This post was written on my birthday *but will not be published on my birthday* (i.e. October 3 is not my birthday).
Today is my birthday. I mentioned this to a Norwegian woman, and she wished me a happy birthday. My parents also sent me an email. Those are the only times today people wished me a happy birthday.
I am still travelling, and I just arrived in a city where I have never been before and where I know nobody. They have no clue that it is my birthday.
Something inside me says that I *have* to do something special because it is my birthday – that is part of why I am writing this post.
But … why can’t my birthday be a day like any other day? That is what today felt like. It was not bad, but it was not special either.
And I think expecting birthdays to be especially good can be counterproductive. If this were an ordinary day, I would be satisfied, but part of my feels like I should have had a ‘better’ birthday.
I think a bit of my inner disappointment stems from the fact that this is a reminder of how atomized and solitary my life is. It has been that way pretty much since I left California. Sure, I have friends in Taiwan, but during my years there I never established myself socially the way I had been in California (though perhaps, aside from cultural barriers, it would be unrealistic to replace 20+ years of a social life in just three years). One of my highest priorities when I stop travelling is to renew old social ties and form new ones.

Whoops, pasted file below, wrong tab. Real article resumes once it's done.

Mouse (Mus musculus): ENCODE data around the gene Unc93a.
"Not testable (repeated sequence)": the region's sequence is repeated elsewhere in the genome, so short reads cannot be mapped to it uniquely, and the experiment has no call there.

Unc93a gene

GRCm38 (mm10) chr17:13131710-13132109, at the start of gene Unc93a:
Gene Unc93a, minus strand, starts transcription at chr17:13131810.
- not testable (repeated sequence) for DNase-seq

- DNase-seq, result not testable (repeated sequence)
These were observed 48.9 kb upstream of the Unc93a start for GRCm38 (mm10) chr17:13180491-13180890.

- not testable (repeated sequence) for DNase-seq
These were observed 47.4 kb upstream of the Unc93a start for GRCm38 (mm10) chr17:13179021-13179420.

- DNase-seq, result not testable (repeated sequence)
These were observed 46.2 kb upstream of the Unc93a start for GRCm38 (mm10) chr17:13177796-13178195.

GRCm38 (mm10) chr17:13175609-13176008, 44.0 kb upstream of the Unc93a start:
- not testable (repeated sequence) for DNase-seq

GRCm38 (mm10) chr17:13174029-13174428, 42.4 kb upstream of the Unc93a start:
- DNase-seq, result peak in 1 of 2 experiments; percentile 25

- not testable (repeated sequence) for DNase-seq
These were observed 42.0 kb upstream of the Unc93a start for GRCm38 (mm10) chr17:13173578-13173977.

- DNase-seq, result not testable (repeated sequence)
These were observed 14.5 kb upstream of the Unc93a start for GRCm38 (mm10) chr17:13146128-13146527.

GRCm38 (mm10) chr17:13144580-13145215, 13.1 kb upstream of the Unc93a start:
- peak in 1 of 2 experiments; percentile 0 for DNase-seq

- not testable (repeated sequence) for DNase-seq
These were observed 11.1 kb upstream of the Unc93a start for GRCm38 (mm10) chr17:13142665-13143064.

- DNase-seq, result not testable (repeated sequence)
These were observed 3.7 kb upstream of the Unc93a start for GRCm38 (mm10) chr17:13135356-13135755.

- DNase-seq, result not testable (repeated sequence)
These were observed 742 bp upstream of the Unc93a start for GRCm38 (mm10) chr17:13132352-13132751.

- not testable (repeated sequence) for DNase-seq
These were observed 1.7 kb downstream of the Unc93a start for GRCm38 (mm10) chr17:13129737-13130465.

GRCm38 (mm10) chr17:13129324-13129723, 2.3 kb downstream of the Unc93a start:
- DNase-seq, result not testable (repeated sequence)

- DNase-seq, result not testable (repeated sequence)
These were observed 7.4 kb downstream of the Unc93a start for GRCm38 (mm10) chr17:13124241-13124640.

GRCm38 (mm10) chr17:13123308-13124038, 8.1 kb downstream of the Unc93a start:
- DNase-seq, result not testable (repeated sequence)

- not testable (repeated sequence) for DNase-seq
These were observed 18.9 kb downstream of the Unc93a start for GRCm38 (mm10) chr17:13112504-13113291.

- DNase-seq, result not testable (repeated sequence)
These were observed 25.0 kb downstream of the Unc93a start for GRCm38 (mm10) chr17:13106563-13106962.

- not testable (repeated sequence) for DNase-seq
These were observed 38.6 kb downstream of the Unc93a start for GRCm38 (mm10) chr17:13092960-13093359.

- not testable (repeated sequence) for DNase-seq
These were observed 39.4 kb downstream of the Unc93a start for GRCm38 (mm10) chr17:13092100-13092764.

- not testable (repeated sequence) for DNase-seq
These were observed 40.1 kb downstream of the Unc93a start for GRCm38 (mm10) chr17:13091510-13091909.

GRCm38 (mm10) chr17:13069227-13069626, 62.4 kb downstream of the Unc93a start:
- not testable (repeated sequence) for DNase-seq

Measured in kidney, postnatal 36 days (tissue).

My father had a big birthday party for his 40th birthday. He decided that would be his last birthday party. Nowadays, he thinks it is good when he can pass a birthday without a single person wishing him a happy birthday, but somehow someone always remembers that it is his birthday and mentions it to him. He says that he does not want to be reminded of how old he is, but now I wonder … does he also not want to be reminded about how socially isolated he is now? Not that he is totally socially isolated – he has my mom, myself, his brother, the neighbors, and the online communities he participates in – yet if he tried to hold a party as big as his 40th birthday party, he would have trouble getting the same number of guests. He does not seem to mind the way his social life is … but maybe he just does not show his dissatisfaction.
Maybe I should try having a big birthday party next year to gauge the state of my social life.